Upon the release of Life After Life in late April, Hutchinson celebrated the occasion by playing a livestream concert at Sony Hall in New York City with the members of the original recording band – sans Hila Kulik, who had returned to Israel during the pandemic, her place filled ably by Brooklyn-based jazz pianist David Linard. The gathering brought the experience full circle for Hutchinson. His daughter, Zelda, now two-and-a-half, has rounded out the family unit that he initially envisioned in the songs. “It was such a nice reunion,” Hutchinson recalls. “Everyone got to reflect on the whirlwind week and how fast we had recorded those tracks before going our separate ways. Patrick Bartley, the sax player, came in and said ‘Man, I don’t know if I can still play the way I was playing back then!’”

Bartley, nor any of the original recording ensemble, appearing as the Life After Life Quintet, needn’t have worried about capturing the joy and passion discovered in the summer of 2018. The band was smoking from the start, taking extended solos, and deftly capturing the grooves of each song, expanding the set to include Hutchinson’s classic “Rock and Roll” and a blistering version of his soul-tribute “The Basement” replete with breakdowns and solos. On that stage was a three year culmination of inspiration, composition, and musical birthing that also felt like closure, making this observer wonder what a tour might look and sound like.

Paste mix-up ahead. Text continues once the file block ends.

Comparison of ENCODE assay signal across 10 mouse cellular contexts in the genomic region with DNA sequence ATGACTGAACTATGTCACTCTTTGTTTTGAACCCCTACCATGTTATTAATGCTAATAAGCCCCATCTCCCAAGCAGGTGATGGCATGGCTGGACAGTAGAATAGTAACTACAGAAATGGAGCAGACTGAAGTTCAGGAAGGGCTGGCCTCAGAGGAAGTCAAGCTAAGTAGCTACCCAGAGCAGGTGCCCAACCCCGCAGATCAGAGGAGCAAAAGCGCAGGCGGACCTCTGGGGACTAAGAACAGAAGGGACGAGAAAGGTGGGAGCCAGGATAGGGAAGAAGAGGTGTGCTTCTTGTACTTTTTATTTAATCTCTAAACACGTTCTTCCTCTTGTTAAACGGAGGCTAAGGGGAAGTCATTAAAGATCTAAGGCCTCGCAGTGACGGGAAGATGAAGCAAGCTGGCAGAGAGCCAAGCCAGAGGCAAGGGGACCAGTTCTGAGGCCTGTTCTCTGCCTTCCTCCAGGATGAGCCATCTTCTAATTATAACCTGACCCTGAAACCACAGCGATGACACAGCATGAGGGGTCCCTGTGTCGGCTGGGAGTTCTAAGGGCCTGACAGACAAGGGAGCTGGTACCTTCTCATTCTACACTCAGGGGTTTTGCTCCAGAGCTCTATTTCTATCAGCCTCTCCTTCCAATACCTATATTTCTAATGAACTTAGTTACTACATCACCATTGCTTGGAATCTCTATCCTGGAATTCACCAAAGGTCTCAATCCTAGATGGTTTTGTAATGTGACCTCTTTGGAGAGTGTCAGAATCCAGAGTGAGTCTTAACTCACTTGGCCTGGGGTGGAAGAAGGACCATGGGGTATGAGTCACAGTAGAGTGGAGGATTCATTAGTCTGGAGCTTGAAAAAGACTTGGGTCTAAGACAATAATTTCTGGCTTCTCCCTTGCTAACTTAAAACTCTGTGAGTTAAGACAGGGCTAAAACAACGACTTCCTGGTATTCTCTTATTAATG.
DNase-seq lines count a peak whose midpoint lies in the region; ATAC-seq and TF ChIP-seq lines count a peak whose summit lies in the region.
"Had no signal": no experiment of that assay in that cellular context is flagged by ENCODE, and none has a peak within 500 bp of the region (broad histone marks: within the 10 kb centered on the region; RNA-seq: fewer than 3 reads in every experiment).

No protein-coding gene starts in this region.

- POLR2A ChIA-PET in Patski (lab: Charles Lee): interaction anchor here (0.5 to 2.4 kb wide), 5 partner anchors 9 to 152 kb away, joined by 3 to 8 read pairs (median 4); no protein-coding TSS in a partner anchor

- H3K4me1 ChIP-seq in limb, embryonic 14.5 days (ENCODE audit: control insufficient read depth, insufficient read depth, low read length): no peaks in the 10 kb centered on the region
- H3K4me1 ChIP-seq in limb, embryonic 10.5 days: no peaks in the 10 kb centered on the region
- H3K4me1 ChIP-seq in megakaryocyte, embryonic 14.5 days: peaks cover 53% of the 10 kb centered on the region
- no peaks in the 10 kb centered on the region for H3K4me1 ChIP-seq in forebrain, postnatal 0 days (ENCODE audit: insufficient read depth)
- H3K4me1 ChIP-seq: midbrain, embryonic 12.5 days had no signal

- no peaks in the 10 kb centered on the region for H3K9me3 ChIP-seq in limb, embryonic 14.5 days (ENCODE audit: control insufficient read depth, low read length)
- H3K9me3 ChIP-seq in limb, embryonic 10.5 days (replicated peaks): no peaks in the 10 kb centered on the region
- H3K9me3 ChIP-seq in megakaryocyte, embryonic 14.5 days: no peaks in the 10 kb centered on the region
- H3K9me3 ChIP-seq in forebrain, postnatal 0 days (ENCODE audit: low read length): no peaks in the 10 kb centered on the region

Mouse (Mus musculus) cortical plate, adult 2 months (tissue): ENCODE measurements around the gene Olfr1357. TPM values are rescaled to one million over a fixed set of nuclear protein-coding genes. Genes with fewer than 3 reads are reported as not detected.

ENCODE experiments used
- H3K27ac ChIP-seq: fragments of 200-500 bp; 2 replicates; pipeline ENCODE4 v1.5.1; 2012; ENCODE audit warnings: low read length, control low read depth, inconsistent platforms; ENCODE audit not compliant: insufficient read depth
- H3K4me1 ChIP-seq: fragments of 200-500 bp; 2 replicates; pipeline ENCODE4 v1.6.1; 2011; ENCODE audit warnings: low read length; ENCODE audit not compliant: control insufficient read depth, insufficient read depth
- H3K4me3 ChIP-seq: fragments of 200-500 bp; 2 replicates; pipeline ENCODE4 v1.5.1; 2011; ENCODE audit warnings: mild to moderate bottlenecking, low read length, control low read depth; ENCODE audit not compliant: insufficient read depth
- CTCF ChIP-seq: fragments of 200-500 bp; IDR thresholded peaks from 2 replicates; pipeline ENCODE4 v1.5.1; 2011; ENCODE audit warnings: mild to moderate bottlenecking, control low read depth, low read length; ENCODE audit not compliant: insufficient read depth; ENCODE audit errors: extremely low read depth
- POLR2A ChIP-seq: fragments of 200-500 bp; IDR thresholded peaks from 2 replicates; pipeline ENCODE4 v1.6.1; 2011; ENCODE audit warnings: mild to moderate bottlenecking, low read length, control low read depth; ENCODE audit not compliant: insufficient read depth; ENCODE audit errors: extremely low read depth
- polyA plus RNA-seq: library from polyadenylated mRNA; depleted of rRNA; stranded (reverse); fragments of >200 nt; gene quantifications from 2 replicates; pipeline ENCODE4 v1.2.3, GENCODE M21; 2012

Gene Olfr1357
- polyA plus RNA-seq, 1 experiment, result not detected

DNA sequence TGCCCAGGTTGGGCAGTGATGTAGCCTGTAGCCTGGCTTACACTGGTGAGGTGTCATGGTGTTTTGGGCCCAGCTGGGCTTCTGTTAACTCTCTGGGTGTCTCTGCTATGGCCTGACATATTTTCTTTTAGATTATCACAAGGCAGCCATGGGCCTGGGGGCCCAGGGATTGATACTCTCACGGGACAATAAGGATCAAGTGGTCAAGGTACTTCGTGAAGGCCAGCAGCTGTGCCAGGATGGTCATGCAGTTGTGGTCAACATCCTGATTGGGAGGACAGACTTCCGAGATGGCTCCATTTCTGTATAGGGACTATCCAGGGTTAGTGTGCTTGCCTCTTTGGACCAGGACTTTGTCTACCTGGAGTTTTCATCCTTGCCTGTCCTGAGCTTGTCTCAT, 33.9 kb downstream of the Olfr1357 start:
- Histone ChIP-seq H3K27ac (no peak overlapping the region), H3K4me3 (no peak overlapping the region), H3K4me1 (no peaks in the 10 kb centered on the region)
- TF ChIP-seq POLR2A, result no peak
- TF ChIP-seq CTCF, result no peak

Indeed, Life After Life remains Eric Hutchinson’s snapshot in time. Its themes are immediate and organic, culled from real-time events, some that were about to become reality, and still others the reflections and imagination of an artist experiencing it all through the prism of creativity. And that creativity is shared by a group of talented musicians brought together to lay it down for posterity. “I’m proud of this album,” Eric emailed to me recently. “It represents an important phase of my life and I hope listeners will relate.”